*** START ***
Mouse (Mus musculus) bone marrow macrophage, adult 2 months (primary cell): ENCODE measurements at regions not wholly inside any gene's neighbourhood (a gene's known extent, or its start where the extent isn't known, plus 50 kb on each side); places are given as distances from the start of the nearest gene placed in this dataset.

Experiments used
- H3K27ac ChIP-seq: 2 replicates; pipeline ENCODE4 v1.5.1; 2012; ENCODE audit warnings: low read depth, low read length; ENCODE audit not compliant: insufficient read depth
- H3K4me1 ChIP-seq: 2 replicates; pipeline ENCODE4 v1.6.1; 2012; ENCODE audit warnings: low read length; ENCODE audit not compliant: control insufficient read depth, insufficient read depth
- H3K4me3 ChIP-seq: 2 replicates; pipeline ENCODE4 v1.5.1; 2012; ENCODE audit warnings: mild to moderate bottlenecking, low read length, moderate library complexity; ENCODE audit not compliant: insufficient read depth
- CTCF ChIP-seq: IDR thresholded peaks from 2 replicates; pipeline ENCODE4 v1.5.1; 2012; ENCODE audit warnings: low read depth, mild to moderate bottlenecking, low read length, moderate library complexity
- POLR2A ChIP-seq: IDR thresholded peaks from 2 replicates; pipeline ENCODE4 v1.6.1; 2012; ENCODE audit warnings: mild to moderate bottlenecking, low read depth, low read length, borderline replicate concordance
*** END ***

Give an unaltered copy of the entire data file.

Mouse (Mus musculus) bone marrow macrophage, adult 2 months (primary cell): ENCODE measurements at regions not wholly inside any gene's neighbourhood (a gene's known extent, or its start where the extent isn't known, plus 50 kb on each side); places are given as distances from the start of the nearest gene placed in this dataset.

Experiments used
- H3K27ac ChIP-seq: 2 replicates; pipeline ENCODE4 v1.5.1; 2012; ENCODE audit warnings: low read depth, low read length; ENCODE audit not compliant: insufficient read depth
- H3K4me1 ChIP-seq: 2 replicates; pipeline ENCODE4 v1.6.1; 2012; ENCODE audit warnings: low read length; ENCODE audit not compliant: control insufficient read depth, insufficient read depth
- H3K4me3 ChIP-seq: 2 replicates; pipeline ENCODE4 v1.5.1; 2012; ENCODE audit warnings: mild to moderate bottlenecking, low read length, moderate library complexity; ENCODE audit not compliant: insufficient read depth
- CTCF ChIP-seq: IDR thresholded peaks from 2 replicates; pipeline ENCODE4 v1.5.1; 2012; ENCODE audit warnings: low read depth, mild to moderate bottlenecking, low read length, moderate library complexity
- POLR2A ChIP-seq: IDR thresholded peaks from 2 replicates; pipeline ENCODE4 v1.6.1; 2012; ENCODE audit warnings: mild to moderate bottlenecking, low read depth, low read length, borderline replicate concordance